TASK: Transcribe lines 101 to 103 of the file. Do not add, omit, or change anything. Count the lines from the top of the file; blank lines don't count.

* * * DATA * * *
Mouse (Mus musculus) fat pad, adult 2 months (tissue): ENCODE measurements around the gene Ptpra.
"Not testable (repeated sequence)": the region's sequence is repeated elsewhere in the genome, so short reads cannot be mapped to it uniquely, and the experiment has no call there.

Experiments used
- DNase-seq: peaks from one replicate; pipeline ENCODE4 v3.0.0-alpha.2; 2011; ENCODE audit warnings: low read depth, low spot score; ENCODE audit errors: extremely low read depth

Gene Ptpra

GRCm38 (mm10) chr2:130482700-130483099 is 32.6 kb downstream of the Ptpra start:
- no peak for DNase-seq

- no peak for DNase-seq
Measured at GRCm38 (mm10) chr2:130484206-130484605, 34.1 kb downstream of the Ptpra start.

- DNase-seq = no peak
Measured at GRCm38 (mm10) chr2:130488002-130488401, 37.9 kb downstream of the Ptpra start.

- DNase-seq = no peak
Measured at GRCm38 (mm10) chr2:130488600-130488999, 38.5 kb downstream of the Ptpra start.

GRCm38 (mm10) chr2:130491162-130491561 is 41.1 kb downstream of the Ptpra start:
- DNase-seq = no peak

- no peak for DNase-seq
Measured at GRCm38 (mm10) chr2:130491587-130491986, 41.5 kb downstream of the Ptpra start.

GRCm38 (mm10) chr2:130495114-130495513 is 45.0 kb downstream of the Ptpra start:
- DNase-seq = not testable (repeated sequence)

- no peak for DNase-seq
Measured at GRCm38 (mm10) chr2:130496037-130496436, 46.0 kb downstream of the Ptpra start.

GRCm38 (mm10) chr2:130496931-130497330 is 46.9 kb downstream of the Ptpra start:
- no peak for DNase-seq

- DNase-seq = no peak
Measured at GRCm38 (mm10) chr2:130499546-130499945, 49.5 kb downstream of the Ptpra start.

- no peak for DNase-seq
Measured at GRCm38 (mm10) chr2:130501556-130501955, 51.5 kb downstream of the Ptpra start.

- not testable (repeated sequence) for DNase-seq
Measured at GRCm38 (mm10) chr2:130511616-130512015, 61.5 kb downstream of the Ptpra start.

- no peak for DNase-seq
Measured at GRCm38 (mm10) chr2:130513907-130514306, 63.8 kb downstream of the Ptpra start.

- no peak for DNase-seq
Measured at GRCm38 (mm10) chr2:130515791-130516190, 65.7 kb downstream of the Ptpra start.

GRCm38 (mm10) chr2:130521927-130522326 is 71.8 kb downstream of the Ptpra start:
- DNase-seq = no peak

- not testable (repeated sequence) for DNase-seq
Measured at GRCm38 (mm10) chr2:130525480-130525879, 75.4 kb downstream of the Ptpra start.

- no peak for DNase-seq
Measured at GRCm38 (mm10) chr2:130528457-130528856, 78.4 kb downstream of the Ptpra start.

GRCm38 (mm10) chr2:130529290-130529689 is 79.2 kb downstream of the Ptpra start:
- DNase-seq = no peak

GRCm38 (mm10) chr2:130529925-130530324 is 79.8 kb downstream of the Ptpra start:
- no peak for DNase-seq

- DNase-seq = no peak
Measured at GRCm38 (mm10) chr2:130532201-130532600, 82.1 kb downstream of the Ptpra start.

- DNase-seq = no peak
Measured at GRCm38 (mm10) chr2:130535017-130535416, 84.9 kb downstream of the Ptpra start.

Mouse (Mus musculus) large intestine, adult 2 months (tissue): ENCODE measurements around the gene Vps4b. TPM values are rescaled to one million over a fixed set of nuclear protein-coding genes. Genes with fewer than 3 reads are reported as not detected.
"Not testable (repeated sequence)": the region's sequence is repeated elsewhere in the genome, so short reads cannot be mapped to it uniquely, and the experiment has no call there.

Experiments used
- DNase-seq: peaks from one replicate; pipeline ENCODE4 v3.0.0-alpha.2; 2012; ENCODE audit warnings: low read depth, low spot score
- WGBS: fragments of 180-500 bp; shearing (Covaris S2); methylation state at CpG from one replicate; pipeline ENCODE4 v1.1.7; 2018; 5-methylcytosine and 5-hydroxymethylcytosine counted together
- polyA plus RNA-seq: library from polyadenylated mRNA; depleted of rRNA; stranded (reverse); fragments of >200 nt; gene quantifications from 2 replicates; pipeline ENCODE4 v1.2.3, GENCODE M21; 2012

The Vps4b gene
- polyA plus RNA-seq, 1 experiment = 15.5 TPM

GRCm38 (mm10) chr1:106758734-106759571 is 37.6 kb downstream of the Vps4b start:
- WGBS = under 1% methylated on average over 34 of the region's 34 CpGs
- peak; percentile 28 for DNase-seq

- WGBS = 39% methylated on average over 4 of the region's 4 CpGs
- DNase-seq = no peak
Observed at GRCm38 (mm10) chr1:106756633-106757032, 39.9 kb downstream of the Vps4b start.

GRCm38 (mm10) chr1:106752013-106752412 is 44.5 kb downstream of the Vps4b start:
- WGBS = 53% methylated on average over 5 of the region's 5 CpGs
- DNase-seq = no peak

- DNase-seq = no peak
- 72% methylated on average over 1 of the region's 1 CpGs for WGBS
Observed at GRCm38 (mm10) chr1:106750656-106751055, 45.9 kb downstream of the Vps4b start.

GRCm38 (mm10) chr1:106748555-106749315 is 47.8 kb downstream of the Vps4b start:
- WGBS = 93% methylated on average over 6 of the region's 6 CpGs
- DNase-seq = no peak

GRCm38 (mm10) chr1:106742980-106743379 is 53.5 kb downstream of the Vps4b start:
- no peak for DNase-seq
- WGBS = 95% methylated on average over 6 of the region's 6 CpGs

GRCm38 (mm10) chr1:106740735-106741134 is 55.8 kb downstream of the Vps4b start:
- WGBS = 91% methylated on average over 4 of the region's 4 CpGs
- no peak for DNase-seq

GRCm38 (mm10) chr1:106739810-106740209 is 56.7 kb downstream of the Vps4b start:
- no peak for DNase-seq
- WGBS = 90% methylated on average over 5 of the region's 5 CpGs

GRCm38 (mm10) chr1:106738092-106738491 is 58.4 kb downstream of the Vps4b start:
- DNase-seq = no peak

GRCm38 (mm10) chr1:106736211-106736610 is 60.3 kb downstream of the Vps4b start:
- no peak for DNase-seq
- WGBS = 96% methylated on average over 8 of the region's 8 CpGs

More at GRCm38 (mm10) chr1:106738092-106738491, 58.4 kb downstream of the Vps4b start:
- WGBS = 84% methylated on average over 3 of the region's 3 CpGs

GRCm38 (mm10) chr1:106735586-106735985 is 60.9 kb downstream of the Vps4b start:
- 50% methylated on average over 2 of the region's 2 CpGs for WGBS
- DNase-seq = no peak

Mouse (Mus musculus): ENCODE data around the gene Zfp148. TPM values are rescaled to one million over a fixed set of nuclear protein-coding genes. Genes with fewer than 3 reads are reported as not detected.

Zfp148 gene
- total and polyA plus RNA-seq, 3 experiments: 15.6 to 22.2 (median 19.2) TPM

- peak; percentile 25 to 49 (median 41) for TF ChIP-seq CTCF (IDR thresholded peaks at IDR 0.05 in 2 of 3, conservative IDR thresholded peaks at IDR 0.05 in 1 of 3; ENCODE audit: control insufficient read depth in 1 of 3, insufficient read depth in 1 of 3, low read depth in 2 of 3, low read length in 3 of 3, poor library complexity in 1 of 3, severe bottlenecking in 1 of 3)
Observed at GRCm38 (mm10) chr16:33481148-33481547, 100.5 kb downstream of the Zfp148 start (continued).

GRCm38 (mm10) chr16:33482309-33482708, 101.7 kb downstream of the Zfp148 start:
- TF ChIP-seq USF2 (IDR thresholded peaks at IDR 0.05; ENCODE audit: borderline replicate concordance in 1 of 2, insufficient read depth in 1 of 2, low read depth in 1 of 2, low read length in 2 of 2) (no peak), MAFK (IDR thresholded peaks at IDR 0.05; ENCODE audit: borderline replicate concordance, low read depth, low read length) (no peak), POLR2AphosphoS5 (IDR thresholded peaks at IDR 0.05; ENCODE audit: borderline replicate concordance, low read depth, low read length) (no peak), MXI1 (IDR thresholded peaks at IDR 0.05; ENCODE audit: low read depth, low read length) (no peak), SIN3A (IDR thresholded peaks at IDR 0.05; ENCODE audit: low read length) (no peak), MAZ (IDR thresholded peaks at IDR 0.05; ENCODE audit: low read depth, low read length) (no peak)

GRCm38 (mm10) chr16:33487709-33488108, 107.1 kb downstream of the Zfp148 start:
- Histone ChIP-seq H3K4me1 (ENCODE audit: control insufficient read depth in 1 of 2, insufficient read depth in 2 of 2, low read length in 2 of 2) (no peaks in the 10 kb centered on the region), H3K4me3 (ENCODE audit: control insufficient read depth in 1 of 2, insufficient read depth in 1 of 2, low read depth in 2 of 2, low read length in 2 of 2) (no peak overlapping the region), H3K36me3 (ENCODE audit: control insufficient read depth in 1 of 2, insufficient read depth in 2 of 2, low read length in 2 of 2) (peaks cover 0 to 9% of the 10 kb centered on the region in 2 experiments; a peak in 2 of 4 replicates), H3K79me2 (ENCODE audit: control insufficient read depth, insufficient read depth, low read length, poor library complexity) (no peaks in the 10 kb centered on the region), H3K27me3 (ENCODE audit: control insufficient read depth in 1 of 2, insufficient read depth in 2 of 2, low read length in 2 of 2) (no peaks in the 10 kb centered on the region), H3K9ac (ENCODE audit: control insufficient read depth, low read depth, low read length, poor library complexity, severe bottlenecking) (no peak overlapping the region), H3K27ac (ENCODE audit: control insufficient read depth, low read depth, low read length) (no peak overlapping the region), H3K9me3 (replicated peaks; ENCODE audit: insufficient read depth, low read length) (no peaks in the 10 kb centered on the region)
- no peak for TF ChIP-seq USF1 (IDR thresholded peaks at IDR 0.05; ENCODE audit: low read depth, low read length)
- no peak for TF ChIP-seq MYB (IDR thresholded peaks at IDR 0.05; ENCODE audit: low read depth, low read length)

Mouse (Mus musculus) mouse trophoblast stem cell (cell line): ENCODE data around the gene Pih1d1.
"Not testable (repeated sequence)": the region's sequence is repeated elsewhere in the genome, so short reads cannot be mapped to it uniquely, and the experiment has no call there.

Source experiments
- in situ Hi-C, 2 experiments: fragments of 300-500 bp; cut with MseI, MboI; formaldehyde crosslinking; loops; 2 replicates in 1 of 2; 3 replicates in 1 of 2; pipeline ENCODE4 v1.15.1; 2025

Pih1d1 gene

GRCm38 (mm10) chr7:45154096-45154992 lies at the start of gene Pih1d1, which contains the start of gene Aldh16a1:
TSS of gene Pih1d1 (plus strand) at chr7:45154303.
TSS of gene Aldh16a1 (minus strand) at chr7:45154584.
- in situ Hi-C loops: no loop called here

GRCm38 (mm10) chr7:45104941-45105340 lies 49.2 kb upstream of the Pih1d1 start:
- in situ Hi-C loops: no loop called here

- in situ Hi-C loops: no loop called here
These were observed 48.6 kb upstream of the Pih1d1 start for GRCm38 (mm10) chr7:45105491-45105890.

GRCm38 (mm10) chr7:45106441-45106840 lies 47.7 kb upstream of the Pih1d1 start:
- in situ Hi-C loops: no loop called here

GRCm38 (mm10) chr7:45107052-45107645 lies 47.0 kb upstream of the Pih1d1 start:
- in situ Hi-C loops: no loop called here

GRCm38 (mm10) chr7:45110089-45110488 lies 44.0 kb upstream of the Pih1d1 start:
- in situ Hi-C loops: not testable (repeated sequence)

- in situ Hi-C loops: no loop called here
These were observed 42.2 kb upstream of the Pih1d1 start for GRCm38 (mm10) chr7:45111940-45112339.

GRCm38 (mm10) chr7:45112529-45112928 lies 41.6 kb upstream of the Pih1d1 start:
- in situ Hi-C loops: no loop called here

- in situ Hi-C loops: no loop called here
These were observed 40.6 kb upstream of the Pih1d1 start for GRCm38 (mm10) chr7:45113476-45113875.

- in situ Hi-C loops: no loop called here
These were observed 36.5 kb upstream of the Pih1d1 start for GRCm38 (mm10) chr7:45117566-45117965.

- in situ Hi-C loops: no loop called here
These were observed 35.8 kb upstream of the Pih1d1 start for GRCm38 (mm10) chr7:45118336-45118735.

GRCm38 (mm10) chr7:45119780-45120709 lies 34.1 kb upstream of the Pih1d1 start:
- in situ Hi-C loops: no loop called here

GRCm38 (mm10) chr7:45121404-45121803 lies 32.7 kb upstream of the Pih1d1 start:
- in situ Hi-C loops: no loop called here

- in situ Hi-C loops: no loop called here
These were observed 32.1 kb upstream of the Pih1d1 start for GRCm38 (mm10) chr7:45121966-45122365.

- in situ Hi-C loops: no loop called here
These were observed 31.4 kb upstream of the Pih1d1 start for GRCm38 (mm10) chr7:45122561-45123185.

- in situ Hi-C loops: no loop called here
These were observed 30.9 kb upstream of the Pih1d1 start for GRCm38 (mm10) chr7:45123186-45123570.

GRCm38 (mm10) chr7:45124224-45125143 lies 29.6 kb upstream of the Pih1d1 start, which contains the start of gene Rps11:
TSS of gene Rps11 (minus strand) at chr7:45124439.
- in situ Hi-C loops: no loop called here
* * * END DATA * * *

Mouse (Mus musculus) mouse trophoblast stem cell (cell line): ENCODE data around the gene Pih1d1.
"Not testable (repeated sequence)": the region's sequence is repeated elsewhere in the genome, so short reads cannot be mapped to it uniquely, and the experiment has no call there.

Source experiments